How we ensured our lab was safe for us and the community
In 1996, the New Zealand Ministry for the Environment passed the Hazardous Substances and New Organisms Act (HSNO Act). This details the management of any organism not currently present in our ecosystem, and any other substance that can be potentially harmful to human and environmental health. Genetically Modified Organisms as per the HSNO Act are: “Any organism in which any of the genes or other genetic material
a) Have been modified by in vitro techniques; or
b) Are inherited or otherwise derived, through any number of replications, from any other genes or other genetic material which has been modified by in vitro techniques”
The formation of a genetically modified organism constitutes the generation of a new organism, and so requires the application to, and approval of the Environment Risk Management Authority before any work can be undertaken. Different species and manipulations fall under different, containment facility specific HSNO Approvals.
Fig1. the PC1 laboratory in which the construct for our plant transformation was developed.
Before work began in the lab, all lab team members were required to read the School of Biological Sciences (SBS) safety and containment document, and complete a quiz. We then undertook a laboratory specific safety tour, training in liquid and solid waste disposal, and the use of laboratory equipment.
When working in the lab, safety was adhered to with the use of lab coats, closed in shoes and gloves. When appropriate, safety glasses were also used.
Work with GMOs and Hazardous species also requires appropriate physical containment (PC). Containment facilities must be approved to one or more of the MAF/ERMA New Zealand Standards depending upon the activities undertaken within the facility. There are four levels of containment, ranging from PC1 to PC4, with PC1 being the least stringent.
For our protein expression work, we were required to operate in PC1 containment. This is suitable to work with microorganisms which are not pathogens, do not produce toxic substances, and standard laboratory practices can adequately protect laboratory personal.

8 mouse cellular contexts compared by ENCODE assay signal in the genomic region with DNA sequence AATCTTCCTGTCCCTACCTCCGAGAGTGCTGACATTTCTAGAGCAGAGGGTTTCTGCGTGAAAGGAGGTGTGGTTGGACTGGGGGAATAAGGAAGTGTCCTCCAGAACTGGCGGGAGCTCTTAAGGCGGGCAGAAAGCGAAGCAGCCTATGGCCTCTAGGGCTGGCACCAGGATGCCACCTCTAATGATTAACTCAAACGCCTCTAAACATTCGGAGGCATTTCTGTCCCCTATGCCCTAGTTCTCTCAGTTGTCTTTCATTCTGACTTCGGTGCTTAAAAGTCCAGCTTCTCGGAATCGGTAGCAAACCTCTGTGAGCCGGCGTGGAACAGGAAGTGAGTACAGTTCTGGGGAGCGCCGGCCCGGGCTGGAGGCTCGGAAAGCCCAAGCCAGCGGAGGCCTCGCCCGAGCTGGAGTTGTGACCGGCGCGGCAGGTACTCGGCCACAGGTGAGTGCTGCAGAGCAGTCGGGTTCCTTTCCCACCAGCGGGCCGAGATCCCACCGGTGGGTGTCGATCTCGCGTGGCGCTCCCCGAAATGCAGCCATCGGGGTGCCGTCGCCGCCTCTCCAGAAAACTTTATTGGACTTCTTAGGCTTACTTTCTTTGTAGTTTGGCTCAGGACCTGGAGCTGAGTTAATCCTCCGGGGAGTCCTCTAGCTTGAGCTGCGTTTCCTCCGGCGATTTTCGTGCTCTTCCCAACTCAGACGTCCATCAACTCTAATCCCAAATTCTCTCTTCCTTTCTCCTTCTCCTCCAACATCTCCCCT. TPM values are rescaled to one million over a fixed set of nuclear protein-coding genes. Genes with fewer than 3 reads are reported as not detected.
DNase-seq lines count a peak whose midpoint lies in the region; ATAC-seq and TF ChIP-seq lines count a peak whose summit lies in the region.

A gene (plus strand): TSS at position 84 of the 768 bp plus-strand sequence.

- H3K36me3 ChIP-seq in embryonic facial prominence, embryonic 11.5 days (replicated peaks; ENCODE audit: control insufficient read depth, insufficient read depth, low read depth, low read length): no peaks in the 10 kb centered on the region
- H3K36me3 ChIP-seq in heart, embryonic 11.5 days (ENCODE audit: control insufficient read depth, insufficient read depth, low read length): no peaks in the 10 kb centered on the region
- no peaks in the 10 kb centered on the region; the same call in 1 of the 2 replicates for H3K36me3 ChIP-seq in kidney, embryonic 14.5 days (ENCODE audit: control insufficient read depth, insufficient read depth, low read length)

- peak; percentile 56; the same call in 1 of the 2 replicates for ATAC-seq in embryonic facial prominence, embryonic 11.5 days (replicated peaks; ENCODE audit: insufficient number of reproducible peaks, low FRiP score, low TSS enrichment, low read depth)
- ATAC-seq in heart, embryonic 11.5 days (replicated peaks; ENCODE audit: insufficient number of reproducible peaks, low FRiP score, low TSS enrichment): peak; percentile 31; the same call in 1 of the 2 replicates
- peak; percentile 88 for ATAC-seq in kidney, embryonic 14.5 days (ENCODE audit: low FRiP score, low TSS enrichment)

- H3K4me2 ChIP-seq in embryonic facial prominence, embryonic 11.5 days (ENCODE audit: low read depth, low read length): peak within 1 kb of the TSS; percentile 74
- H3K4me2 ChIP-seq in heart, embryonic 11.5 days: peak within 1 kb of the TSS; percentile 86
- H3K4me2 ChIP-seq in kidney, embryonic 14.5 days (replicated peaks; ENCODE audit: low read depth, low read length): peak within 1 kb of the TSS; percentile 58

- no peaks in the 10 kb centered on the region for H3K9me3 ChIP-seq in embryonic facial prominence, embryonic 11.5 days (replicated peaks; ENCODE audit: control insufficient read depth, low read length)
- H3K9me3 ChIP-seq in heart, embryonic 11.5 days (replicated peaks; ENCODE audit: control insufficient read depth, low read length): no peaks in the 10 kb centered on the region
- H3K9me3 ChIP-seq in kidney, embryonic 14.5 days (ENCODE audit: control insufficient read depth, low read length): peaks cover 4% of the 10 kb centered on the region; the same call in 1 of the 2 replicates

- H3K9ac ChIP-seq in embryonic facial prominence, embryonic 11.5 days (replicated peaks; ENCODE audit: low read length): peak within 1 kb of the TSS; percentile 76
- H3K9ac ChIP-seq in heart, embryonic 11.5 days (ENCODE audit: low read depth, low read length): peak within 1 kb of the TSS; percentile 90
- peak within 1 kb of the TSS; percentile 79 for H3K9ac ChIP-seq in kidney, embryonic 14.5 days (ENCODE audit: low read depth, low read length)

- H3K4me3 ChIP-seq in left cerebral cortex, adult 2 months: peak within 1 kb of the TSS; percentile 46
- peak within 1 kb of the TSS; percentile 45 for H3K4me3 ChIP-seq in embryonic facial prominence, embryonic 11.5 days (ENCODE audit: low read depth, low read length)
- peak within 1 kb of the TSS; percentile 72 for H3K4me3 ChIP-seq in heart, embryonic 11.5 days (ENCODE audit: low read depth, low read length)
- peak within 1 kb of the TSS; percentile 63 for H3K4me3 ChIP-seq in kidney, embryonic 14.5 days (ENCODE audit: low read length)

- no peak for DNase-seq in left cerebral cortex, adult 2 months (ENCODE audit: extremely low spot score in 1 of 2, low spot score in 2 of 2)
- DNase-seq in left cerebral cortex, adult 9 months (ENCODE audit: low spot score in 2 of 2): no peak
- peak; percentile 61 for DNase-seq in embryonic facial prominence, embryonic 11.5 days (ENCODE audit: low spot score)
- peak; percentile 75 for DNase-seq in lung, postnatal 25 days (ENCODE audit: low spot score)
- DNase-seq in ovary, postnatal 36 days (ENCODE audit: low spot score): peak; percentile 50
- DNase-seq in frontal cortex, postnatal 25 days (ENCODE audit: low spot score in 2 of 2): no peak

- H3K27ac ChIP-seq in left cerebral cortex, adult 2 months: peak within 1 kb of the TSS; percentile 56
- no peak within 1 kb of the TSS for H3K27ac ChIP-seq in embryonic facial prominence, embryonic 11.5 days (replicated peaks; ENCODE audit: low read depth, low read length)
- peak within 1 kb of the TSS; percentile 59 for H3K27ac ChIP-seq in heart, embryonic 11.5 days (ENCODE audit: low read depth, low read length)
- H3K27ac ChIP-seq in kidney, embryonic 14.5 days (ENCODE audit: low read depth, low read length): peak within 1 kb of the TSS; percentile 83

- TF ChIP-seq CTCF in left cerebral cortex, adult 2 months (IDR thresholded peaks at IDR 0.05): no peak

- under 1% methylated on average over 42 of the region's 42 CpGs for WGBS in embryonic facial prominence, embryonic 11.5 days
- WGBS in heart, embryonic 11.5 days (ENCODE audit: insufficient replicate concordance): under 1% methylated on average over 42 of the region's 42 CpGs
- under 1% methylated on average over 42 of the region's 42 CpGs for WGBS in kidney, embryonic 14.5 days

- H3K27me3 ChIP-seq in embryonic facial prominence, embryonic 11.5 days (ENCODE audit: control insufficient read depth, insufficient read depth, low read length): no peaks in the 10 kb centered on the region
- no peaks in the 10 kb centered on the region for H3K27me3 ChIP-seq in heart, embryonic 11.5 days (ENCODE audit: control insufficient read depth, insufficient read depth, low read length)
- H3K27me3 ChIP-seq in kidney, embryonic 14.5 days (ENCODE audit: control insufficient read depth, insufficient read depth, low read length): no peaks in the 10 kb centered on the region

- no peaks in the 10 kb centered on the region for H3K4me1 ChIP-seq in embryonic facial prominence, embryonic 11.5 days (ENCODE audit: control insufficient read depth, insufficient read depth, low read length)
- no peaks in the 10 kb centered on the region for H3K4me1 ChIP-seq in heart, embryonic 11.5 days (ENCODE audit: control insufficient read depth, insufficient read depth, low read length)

All of the bacteria and equipment used in this work were be decontaminated by the use of chemical disinfectants (Vircon and Trigene) followed by autoclaving, before following general rules for the disposal of Biological Waste.
The generation of genetically modified plants requires further containment in a PC2 facility. This is due to an increased environmental risk that GMO plants represent.
The Plant Hall users had to undergo further containment training, and have ongoing training checks
All plant and soil material used in our work were autoclaved on site. Liquid waste must pass through a filter size of 100μm to trap any seeds. All seeds were soaked in bleach before disposal. The Plant hall has a double doored, positively pressurised anteroom for entry. When entering the facility, shoes must be covered with disposable overboots, and pocket free lab aprons worn. Around the doors there are sticky mats which serve as an extra barrier to accidental seed release. The plant hall itself is also contained with the PC1 School of Biological Sciences building.
Fig2. preparing sterile plates in the laminar flow hood, to be used for culturing our construct in E. coli.
|GMO Approval Number||Host Species||Donor Species||Special Requirements|
|GMO08 UOA006 B||Escherichia coli, Agrobacterium tumefacians, Medicargo truncatula, Arabidopsis thaliana||Genes sourced from plants which do not encode toxins or infectious elements||PC1 - Bacterial, PC2 - Plants|
|GMO08 UOA013||Escherichia coli, Mycobacterium smegmatis, Corynebacterium glutamicum, Saccharomyces cerevisiae, Pichia pastoris, Kluyveromyces lactis||Genes sourced from non-prohibited animals including mammals (and humans), plants, fungi, RG1 bacteria, non- pathogenic protozoa, archaebacteria and viruses||PC1- Fermentation not to exceed 15 litres. Must have spill containment in place capable of retaining all 15 litres.|